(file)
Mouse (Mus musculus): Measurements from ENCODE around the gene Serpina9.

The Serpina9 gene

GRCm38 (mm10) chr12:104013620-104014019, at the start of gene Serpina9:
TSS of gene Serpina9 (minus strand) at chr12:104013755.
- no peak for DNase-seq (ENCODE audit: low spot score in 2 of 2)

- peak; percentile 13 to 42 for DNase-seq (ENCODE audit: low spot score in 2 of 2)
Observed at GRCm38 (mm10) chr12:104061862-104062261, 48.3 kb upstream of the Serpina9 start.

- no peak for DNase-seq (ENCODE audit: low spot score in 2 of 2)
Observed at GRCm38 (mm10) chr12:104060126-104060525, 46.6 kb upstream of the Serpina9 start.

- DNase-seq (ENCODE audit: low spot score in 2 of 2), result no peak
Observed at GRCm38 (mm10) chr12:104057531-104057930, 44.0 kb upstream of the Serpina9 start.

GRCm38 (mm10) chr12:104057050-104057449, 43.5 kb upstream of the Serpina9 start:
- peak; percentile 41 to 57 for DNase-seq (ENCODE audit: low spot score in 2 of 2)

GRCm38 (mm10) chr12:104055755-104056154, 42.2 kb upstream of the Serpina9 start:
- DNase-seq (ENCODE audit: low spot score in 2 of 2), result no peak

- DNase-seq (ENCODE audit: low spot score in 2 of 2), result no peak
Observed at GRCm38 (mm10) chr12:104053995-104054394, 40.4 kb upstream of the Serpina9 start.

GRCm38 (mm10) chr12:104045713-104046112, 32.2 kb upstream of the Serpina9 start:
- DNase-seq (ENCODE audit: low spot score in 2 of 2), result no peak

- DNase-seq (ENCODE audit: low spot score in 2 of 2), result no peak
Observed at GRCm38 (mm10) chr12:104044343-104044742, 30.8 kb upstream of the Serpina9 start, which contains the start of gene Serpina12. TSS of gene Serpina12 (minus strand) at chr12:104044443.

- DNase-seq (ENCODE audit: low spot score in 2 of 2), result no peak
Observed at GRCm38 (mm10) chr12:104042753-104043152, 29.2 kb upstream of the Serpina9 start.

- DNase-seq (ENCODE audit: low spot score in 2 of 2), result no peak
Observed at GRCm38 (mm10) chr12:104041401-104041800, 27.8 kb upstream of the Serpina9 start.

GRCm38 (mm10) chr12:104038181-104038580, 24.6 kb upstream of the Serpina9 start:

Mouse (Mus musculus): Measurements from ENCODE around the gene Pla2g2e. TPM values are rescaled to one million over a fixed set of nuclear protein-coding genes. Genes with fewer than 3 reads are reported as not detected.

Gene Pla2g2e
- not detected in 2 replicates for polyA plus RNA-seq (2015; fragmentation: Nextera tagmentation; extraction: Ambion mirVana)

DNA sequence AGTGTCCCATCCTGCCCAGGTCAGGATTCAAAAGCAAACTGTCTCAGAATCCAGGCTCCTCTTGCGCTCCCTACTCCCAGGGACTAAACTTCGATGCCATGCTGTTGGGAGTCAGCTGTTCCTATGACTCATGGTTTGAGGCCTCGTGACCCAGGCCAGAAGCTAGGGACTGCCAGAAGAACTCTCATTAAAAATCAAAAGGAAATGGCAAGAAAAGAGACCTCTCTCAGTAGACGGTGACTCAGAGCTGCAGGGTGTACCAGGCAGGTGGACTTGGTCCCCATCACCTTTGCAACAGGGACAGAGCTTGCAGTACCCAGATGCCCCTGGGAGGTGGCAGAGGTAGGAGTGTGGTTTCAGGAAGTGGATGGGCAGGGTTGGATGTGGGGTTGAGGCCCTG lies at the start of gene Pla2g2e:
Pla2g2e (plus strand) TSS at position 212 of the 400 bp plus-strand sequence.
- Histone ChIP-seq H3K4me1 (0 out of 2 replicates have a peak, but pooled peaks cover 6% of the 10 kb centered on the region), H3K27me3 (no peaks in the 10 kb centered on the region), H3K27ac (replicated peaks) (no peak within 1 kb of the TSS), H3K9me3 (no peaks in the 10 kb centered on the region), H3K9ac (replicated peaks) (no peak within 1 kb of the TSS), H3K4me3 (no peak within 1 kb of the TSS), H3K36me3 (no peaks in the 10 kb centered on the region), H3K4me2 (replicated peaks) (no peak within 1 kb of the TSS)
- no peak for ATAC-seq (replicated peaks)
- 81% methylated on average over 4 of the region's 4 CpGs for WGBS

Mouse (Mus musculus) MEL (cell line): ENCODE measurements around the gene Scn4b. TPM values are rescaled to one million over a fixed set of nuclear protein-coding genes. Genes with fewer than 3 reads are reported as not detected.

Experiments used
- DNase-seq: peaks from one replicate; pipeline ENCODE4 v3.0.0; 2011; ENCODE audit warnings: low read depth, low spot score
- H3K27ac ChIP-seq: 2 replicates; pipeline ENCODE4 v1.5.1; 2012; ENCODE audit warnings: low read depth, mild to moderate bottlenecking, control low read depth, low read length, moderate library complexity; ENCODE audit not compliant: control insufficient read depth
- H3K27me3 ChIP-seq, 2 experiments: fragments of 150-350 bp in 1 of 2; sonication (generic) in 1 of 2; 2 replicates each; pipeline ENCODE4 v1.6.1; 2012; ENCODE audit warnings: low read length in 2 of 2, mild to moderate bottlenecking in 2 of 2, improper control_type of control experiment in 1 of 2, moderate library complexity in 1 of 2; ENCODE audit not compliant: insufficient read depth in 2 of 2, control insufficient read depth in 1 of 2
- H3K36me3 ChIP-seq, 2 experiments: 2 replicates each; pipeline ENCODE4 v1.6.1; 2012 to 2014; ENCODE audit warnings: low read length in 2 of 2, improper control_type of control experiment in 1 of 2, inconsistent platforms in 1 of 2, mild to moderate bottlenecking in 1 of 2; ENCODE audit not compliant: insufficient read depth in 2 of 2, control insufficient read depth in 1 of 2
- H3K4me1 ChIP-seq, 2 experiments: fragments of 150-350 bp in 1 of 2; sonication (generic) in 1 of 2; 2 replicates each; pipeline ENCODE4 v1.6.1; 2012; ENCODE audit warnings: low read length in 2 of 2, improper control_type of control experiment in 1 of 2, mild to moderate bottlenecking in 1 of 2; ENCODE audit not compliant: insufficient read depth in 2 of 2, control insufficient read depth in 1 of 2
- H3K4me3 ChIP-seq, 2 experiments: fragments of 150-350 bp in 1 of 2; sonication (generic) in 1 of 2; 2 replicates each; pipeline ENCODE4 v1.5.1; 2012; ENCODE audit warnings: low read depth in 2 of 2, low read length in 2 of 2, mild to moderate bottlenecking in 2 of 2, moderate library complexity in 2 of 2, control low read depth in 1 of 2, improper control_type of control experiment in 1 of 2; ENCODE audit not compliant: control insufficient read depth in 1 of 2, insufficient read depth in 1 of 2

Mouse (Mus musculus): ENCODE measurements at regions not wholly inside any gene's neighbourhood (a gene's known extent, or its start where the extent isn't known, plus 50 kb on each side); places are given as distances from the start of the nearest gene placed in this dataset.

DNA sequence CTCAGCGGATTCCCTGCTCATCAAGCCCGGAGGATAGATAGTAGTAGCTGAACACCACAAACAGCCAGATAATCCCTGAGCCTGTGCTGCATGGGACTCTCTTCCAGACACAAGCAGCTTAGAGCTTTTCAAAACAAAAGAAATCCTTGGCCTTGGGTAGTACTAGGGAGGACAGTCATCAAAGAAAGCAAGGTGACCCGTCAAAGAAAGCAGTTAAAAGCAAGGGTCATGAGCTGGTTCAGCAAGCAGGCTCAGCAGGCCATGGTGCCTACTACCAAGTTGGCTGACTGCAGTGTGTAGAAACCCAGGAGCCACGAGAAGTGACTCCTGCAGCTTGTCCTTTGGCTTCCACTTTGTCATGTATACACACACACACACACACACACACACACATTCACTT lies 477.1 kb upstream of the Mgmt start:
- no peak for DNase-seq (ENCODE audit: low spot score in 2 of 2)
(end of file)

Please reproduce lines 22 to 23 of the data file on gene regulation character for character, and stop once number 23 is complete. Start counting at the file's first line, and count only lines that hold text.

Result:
- DNase-seq (ENCODE audit: low spot score in 2 of 2), result no peak
Observed at GRCm38 (mm10) chr12:104042753-104043152, 29.2 kb upstream of the Serpina9 start.